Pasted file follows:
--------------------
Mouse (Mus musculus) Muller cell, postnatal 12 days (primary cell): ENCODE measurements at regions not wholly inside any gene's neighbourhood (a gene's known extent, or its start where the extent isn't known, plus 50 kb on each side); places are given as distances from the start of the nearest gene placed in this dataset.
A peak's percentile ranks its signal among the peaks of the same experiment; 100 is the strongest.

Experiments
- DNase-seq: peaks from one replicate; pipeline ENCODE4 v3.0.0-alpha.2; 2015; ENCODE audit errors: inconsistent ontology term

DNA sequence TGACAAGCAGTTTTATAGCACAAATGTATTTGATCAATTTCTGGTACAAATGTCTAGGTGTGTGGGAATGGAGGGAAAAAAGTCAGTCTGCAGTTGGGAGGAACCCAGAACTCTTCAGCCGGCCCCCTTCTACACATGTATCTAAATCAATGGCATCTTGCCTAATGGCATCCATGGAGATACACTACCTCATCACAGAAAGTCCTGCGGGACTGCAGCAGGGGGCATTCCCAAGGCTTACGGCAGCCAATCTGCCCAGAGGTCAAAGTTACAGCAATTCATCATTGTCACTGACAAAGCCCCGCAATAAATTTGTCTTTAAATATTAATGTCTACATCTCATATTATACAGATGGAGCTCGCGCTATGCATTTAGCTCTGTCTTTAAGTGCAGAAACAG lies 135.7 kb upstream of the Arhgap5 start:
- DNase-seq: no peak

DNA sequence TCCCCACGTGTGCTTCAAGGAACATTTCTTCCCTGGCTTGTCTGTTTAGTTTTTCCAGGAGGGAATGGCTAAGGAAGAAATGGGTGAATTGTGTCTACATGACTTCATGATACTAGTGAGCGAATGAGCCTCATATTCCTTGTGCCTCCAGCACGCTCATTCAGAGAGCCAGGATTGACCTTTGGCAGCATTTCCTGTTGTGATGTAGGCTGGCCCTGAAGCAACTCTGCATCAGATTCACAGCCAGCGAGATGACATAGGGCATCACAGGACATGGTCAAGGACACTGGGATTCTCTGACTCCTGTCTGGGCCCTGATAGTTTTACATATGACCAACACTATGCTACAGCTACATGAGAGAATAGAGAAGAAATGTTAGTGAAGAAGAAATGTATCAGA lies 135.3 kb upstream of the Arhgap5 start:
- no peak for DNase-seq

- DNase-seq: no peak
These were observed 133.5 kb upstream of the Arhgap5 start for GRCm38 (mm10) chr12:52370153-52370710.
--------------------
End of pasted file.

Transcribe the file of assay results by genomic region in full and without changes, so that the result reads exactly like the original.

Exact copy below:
Mouse (Mus musculus) Muller cell, postnatal 12 days (primary cell): ENCODE measurements at regions not wholly inside any gene's neighbourhood (a gene's known extent, or its start where the extent isn't known, plus 50 kb on each side); places are given as distances from the start of the nearest gene placed in this dataset.
A peak's percentile ranks its signal among the peaks of the same experiment; 100 is the strongest.

Experiments
- DNase-seq: peaks from one replicate; pipeline ENCODE4 v3.0.0-alpha.2; 2015; ENCODE audit errors: inconsistent ontology term

DNA sequence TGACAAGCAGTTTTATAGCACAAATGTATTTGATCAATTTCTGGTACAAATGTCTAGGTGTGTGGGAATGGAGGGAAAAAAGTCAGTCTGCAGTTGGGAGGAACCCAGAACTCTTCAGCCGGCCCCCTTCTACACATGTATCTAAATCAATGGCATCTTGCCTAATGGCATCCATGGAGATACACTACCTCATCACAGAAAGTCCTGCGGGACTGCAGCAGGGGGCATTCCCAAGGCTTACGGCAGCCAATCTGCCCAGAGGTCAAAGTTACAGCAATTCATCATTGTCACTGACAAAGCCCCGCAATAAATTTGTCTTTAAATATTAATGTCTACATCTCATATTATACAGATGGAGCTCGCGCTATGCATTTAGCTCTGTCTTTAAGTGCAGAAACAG lies 135.7 kb upstream of the Arhgap5 start:
- DNase-seq: no peak

DNA sequence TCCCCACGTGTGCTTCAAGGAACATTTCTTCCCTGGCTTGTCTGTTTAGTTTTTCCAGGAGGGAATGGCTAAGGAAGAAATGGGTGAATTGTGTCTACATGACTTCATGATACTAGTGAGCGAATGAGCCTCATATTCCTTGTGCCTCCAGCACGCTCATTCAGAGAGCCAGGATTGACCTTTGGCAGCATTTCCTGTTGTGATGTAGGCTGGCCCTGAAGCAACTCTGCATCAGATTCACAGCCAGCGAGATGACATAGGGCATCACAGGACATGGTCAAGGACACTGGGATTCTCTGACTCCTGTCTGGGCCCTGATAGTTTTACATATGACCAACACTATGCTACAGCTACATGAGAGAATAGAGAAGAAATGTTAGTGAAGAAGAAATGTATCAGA lies 135.3 kb upstream of the Arhgap5 start:
- no peak for DNase-seq

- DNase-seq: no peak
These were observed 133.5 kb upstream of the Arhgap5 start for GRCm38 (mm10) chr12:52370153-52370710.